Skærbæk points to the quality assurance systems established by NOKUT (see frame) to ensure the quality of the education at universities and university colleges. Here the criteria that the institutions must meet in order to get their study programmes approved, are listed.
"Criteria concerning the integration of a gender perspective could have been added to remedy the randomness that characterises the teaching," she says.
Grateful to the Quality Reform
Harriet Bjerrum Nielsen, director of the Centre for Transdisciplinary Gender Studies at the University of Oslo, finds Skærbæk’s suggestion interesting.
"That could be a good idea. Gender perspectives are often only recognised when the institution faces consequences if it ignores them. This is something we also see in gender equality work."
However, she wants to emphasise that the Quality Reform has meant a lot in the development of gender studies at the University of Oslo.
"Our experience with the reform is positive. For instance, it has enabled us to establish an interdisciplinary bachelor degree in gender studies," she says.
"Previously, all subjects were like little kingdoms; it was practically impossible for outsiders to change the curriculum. By allowing for interdisciplinary study programmes the reform has made it possible to combine gender studies with other academic disciplines. This way, more students are introduced to gender studies."
Nielsen is certain that some of the interdisciplinary study programmes at the University of Oslo owe their existence to the Quality Reform.
Nielsen adds that the already existing Centre for Gender Studies at the University of Oslo gave them an advantage. This centre was instrumental in the development of new study programmes.
"Without the centre’s efforts to establish these new programmes, nothing would have happened. This shows how important it is to have a centre for gender studies. Many university colleges and universities are in a different position. Some institutions display surprisingly little knowledge about gender studies."
Nielsen is less certain when it comes to possible consequences the reform might have had on gender equality issues. "The Quality Reform is a consequence of the democratisation of higher education. A lot more people get a higher education today; at the same time the elite still receive priority with the extension of the degree system with the PhD level. Girls continue to flock to the universities while the boys are in retreat. But I doubt that that is a result of the reform."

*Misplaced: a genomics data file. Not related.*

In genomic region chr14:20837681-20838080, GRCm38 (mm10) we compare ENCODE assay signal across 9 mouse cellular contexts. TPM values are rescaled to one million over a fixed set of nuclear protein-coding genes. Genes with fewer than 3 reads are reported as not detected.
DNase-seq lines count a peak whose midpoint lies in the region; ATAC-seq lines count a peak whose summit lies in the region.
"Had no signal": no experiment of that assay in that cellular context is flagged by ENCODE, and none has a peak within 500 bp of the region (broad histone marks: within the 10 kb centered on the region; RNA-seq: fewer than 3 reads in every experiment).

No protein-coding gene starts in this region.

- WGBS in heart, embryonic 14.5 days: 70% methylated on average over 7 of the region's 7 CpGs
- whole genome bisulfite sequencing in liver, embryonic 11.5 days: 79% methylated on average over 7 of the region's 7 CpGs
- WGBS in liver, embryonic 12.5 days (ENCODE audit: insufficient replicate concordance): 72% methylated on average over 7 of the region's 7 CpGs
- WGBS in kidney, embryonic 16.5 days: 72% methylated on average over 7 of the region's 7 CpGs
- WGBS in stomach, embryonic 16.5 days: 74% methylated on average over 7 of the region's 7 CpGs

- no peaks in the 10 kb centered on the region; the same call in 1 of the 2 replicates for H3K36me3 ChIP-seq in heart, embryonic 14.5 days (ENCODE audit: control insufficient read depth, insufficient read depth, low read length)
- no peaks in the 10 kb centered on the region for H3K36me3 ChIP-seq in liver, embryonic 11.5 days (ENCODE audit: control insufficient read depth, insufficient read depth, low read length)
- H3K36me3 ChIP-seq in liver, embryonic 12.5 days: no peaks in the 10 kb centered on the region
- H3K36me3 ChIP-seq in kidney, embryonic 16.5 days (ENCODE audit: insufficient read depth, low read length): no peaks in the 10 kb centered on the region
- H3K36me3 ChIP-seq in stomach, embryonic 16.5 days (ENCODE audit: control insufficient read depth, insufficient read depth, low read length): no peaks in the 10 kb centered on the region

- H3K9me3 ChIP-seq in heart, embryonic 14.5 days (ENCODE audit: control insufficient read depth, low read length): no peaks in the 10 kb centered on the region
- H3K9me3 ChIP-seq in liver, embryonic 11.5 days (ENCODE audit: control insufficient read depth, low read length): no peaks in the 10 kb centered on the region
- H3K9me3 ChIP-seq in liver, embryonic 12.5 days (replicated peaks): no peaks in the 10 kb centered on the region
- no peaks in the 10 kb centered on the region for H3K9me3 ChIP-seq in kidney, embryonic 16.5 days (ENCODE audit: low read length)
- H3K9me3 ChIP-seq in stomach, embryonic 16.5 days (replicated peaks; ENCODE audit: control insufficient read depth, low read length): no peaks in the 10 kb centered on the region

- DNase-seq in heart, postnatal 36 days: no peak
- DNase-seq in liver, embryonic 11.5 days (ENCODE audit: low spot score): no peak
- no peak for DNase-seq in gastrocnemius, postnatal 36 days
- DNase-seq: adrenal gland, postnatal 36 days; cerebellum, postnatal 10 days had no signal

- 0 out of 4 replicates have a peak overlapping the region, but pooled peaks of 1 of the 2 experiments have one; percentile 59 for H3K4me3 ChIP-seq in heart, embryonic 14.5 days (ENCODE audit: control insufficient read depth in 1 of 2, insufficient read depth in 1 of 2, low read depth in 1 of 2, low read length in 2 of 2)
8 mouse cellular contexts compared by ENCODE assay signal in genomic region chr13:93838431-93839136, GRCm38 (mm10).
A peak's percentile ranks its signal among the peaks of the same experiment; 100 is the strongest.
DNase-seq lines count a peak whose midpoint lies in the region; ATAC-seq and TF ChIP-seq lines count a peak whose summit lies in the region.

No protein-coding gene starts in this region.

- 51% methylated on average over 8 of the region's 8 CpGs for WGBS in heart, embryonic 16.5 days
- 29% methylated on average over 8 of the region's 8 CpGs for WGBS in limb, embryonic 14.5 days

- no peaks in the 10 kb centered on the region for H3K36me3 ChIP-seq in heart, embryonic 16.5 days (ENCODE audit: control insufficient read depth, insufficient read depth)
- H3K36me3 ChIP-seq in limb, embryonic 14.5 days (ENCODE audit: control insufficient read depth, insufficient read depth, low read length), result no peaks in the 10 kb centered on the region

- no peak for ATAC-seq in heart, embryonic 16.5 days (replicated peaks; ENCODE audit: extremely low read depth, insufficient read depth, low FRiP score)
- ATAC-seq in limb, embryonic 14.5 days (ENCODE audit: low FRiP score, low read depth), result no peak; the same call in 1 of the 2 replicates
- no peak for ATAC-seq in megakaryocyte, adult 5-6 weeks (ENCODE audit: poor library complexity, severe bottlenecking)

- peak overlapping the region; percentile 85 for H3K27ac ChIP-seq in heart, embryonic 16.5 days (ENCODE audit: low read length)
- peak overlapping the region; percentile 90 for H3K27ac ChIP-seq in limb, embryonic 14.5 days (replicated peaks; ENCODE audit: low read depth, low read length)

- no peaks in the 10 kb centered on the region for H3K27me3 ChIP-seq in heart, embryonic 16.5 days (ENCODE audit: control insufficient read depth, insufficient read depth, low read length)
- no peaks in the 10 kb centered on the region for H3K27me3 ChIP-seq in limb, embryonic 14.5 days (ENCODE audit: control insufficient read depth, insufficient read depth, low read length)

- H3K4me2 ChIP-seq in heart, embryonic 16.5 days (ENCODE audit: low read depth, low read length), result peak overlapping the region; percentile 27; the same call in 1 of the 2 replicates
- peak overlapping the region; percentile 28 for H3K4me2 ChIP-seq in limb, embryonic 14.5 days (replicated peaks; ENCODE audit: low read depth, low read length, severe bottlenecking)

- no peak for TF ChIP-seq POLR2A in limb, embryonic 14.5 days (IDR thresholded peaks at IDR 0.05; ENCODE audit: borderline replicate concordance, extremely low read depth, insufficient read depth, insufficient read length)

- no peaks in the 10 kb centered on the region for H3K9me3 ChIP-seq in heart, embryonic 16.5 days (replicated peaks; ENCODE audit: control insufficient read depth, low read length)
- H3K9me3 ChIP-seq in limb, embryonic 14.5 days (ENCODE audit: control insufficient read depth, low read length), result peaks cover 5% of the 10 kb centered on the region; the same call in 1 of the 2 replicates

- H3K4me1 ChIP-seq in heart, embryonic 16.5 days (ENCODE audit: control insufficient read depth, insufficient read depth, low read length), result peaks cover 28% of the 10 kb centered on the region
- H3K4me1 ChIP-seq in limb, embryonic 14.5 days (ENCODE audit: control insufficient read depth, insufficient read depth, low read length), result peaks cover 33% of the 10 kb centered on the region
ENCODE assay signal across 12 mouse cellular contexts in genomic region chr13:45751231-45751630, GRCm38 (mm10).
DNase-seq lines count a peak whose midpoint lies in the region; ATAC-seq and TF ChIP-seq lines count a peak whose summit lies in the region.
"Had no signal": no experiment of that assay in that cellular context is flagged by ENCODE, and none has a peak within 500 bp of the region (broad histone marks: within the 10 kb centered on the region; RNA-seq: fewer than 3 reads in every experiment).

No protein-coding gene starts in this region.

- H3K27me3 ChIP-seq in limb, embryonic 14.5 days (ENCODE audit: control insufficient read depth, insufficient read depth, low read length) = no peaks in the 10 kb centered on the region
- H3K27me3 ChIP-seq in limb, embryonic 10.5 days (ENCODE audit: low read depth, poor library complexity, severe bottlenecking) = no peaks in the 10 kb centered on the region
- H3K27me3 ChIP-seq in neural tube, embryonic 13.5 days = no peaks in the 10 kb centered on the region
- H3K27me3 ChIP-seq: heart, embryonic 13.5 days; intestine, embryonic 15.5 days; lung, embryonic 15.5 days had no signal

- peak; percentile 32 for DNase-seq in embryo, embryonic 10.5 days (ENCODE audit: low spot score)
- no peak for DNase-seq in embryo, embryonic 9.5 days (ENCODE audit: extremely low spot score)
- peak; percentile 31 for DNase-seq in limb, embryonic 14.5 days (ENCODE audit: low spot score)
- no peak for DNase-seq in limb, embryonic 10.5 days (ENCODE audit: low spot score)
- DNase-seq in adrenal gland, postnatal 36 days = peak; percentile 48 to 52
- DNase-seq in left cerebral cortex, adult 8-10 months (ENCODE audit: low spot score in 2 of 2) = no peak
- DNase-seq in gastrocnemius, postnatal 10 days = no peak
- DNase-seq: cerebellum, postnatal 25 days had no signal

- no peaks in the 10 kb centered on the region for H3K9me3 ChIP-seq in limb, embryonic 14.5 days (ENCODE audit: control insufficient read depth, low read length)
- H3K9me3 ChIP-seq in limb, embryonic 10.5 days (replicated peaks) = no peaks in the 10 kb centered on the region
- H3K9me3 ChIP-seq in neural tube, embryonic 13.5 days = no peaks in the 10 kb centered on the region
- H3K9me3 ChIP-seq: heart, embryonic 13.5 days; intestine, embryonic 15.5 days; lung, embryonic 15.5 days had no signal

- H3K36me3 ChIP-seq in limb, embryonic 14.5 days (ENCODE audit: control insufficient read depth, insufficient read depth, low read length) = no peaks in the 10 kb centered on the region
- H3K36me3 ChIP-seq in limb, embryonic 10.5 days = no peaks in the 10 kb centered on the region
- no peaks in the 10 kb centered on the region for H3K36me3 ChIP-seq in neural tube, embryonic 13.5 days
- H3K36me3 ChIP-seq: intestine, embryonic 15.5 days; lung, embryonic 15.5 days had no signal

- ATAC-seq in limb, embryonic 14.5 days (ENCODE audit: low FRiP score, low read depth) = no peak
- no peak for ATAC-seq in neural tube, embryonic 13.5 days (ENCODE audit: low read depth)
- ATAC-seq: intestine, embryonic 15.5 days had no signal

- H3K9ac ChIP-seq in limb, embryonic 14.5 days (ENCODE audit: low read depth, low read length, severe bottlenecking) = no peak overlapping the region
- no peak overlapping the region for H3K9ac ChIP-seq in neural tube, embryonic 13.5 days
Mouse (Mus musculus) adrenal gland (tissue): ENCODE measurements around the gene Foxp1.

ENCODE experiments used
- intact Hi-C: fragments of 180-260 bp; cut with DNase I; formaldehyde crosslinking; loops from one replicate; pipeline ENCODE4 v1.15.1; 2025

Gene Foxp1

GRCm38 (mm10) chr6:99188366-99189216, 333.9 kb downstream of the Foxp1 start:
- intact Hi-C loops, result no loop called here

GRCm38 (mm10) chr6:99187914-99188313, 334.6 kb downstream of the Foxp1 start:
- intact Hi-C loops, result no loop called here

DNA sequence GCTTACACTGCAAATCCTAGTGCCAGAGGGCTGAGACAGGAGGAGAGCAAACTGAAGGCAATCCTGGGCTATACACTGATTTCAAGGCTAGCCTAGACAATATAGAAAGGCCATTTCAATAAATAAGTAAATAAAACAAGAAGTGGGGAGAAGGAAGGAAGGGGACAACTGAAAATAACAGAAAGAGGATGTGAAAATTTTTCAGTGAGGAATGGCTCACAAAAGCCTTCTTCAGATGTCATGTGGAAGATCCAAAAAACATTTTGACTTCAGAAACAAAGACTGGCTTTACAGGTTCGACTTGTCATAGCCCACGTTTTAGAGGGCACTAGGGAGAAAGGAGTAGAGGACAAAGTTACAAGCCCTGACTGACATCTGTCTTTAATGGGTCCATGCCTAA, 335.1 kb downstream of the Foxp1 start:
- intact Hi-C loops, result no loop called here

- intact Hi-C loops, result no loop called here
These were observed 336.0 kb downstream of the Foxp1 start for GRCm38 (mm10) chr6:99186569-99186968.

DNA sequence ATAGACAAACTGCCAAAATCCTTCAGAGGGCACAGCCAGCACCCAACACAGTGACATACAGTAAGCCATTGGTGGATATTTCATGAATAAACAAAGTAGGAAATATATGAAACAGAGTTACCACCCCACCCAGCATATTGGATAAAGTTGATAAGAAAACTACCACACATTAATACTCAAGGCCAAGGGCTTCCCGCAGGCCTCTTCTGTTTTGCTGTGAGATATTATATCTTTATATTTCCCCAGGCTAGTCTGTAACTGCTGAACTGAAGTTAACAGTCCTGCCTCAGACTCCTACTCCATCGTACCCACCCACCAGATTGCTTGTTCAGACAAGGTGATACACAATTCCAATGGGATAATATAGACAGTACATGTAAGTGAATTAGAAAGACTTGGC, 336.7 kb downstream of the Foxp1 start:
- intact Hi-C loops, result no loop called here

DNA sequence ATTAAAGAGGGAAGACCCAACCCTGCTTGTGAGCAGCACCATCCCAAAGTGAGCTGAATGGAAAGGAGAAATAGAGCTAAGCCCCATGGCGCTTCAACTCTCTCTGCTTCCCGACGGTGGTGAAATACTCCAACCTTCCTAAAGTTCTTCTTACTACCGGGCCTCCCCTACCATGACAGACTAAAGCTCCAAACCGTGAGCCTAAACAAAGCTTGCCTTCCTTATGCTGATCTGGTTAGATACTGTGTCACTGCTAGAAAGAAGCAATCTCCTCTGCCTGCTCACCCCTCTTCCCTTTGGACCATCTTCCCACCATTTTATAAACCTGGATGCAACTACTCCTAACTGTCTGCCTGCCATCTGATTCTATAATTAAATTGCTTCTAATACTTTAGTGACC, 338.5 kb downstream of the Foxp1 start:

"As far as choice of study programmes concerns, the reform has not changed the traditional gender patterns. However, it is hard to imagine that such a reform could alter something that is so deeply rooted in our culture," says Nielsen.
Translated by Vigdis Isachsen
The Quality Reform is a large-scale reform of Norwegian higher education which was implemented nationwide in the fall of 2003. With the Quality Reform, the Norwegian government has implemented most of the elements from the Bologna Declaration.
The Norwegian Agency for Quality Assurance in Education (NOKUT) is an independent public agency. NOKUT’s task is to assess and improve the quality of Norwegian universities and university colleges.
On September 19 2003, 33 European ministers of higher education convened in Berlin. The purpose of the meeting was to speed up the implementation of the European Higher Education Area. The final report from the meeting emphasised the social dimension of the Bologna process. One of the goals is to reduce gender inequalities both on a national and European level.
From the communiqué:
"The need to increase competitiveness must be balanced with the objective of improving the social characteristics of the European Higher Education Area, aiming at strengthening social cohesion and reducing social and gender inequalities both at national and at European level.”